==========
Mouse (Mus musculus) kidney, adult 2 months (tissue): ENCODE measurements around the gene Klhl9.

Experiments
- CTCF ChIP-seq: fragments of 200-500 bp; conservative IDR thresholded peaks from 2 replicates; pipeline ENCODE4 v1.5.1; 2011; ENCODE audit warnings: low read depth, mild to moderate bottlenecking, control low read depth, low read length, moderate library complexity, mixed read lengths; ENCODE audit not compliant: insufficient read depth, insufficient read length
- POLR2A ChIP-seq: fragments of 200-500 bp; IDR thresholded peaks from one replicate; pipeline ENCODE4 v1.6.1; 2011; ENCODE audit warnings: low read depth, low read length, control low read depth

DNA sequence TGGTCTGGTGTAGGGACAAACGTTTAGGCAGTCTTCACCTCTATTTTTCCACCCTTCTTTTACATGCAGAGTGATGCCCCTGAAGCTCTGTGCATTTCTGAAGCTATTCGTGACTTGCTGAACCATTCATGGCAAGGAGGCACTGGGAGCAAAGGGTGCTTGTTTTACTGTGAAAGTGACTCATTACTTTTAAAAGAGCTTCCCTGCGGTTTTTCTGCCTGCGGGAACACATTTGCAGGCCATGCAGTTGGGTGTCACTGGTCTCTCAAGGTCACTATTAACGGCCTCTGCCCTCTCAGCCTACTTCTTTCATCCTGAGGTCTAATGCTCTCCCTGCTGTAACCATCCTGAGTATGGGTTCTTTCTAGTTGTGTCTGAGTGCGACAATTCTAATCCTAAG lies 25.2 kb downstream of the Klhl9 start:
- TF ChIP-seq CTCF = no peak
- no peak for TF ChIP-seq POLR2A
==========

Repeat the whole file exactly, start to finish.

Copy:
Mouse (Mus musculus) kidney, adult 2 months (tissue): ENCODE measurements around the gene Klhl9.

Experiments
- CTCF ChIP-seq: fragments of 200-500 bp; conservative IDR thresholded peaks from 2 replicates; pipeline ENCODE4 v1.5.1; 2011; ENCODE audit warnings: low read depth, mild to moderate bottlenecking, control low read depth, low read length, moderate library complexity, mixed read lengths; ENCODE audit not compliant: insufficient read depth, insufficient read length
- POLR2A ChIP-seq: fragments of 200-500 bp; IDR thresholded peaks from one replicate; pipeline ENCODE4 v1.6.1; 2011; ENCODE audit warnings: low read depth, low read length, control low read depth

DNA sequence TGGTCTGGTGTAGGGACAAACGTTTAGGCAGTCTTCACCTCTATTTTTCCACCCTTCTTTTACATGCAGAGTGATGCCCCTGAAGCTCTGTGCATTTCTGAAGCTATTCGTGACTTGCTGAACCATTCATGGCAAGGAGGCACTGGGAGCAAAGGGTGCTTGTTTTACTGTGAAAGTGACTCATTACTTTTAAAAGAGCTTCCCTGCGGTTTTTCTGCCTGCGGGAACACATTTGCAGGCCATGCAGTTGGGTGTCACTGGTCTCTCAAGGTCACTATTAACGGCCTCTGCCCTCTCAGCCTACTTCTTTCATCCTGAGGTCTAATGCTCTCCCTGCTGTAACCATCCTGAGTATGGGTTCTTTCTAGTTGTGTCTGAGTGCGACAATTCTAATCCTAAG lies 25.2 kb downstream of the Klhl9 start:
- TF ChIP-seq CTCF = no peak
- no peak for TF ChIP-seq POLR2A